VIDEO: Almost 79 and ok! Ron Borys continues at Cattle Farm – DiscoverWeyburn.com
If there was ever a “Prairie Tough” list, Ron Borys would be sure to be at the top of that list. Aged 79 in July, Ron continues to herd cattle about 40 kilometers north of Weyburn. As the old saying goes, ‘If you win in the morning, you win the day’, Ron wins every day by getting up around 4am to tend around 120 head of cattle.
“The beauty of early mornings is that it’s usually calm, we always seem to get quite a bit of wind in this country, if you get up early in the morning and if there’s going to be calm weather, that’s normally when it’s is,” Ron explained. “Then you hear the birds singing, and it’s so beautiful and peaceful outside, if you appreciate mother nature, you’ll enjoy the mornings more than ever.”
We asked Ron how long he’s been a cattle rancher and what changes he’s seen over time.
“I’ve been milking cows since I was 9, back then, of course, when I was just a young man, it was all just loose hay, everyone said man, you got good big hands, I can tell you. It wasn’t picking my nose,” chuckled Ron. “It was just like that, you worked hard, and you built up a lot of muscle and strength, of course, (referring to himself) which is all gone now.”
As a young man, Ron’s dream was to farm. Around 1963, Ron and his wife Carol moved to the land and began raising their family. While he was excited to actively pursue his dream, achieving his dream meant going through several difficult years.
“I have to thank my parents so much, they let me use their land as collateral to buy my first farm, and we never looked back, it was very difficult the first few years,” Ron shared. “S*** I was going to let my parents down because of a decision I made.”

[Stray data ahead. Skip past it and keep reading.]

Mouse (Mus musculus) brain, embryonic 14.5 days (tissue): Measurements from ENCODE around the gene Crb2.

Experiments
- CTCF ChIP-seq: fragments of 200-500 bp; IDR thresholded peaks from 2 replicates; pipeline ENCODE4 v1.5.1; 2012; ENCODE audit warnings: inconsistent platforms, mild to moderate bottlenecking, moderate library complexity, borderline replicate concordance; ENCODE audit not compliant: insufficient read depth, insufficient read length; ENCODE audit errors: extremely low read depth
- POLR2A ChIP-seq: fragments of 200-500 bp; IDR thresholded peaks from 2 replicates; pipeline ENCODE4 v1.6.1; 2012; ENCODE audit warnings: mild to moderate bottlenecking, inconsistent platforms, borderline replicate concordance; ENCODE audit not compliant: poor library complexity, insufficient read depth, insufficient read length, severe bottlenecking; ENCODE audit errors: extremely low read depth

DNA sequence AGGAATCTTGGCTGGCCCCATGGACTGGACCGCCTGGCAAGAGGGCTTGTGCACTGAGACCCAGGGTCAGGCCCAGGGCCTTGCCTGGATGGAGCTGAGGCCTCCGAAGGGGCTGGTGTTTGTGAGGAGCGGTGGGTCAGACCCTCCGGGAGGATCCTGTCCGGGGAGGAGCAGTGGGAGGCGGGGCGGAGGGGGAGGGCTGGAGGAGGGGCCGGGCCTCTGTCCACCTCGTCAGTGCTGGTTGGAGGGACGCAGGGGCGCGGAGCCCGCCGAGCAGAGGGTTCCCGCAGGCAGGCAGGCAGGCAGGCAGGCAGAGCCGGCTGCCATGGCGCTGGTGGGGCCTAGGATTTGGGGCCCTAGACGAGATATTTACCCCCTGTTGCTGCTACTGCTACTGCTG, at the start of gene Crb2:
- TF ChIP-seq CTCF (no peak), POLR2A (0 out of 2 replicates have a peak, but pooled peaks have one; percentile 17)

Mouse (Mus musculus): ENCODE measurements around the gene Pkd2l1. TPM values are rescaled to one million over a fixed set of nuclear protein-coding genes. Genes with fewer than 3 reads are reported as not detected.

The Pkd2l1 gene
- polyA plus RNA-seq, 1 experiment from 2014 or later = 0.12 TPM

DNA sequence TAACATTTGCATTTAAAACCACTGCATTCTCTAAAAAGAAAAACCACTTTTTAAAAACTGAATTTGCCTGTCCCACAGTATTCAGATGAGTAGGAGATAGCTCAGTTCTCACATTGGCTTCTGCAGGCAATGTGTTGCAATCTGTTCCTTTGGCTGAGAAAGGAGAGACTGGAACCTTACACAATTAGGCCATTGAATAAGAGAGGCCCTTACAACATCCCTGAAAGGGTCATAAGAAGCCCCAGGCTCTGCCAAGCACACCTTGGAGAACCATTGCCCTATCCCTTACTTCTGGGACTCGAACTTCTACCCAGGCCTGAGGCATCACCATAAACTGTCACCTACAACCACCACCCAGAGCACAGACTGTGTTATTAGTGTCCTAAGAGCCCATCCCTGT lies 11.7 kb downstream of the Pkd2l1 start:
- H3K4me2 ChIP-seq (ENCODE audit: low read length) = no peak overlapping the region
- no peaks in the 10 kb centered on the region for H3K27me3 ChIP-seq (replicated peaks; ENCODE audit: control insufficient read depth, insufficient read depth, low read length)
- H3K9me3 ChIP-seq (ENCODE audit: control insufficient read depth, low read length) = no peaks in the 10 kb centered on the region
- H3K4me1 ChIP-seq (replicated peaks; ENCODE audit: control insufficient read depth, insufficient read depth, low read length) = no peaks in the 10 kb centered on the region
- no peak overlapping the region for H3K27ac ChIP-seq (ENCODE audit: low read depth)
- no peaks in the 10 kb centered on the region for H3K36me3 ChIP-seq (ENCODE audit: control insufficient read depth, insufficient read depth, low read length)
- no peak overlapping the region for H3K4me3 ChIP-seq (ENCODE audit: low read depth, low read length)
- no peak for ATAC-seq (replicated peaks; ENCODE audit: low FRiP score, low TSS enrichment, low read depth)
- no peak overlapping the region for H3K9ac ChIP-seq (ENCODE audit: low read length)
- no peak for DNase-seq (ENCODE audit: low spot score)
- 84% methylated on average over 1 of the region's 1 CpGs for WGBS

As the 60’s rolled on and determined to honor his financial commitments, Ron was ready to take on one of the toughest laborer jobs there is. Working 16 hour plus day shifts in extreme cold and heat, Ron had now entered what is often referred to as the ‘working man’s playground’, Ron began to grind on the oilfield .
“I ended up working, the highest paying job at the time for a laborer was rough, when I started I was making $1.95 an hour driving a hundred miles one way,” said explained Ron. “It was just the first check, the second check, we got a raise, we ended up getting a 10 cent an hour raise to $2.05, and we thought we had the world by the has **.”
While continuing to farm, the oilfield took Ron overseas.
“In 1971 I went overseas for a job with this oil company for $1500 a month, which was a lot of money, you couldn’t make that kind of money here,” Ron said. “The next posting, they sent me to a big sandbar off the east coast of Canada called Sable Island.” Ron’s work overseas in the oilfield also took him to the Philippines.
Keeping its financial commitments to his parents, the oilfield has helped Ron pay the bills and build a life for his family. He eventually started cultivating 3000 acres and raising up to 300 head of cattle.
We asked Ron what was his fondest memory as a cattle rancher.
“When the kids were home I had given all the kids cattle, let them choose what they wanted, my youngest son had a cow that had triplets, she had five sets of twins and a pair of triplets and she raised all of them, she was an amazing cow, she had only one birth the whole time we had her,” said Ron. “Why her fertility was so much greater in this cow, I have no idea.”
The memory of his son’s cow brought a tear or two to tough guy Ron.
“I’m quite a sentimental person, most people remember me as a badass, but deep down inside I’m not,” Ron shared.
We asked Ron if he had any words of wisdom to offer young grain and livestock producers.
“You know what, never give up on a dream, I come from a big family, I never thought I would have the chance to cultivate,” Ron shared. “Nothing but perseverance and finally I had a chance in life.”
The long hard work paid off, and now towards their senior years Ron and his wife Carol have a second home in Weyburn and are now renting out their 3000 acres of land. As Ron’s health has started to decline slightly, he is now looking to sell the rest of his cattle this fall and make much needed trips.
“We’re going to do a lot of traveling; we have a daughter in California, and I have an old boyfriend that I met overseas, one of the greatest people I’ve ever met who now lives in Houston, Texas, we’ll usually go around a whole bunch of places in the United States,” Ron explained.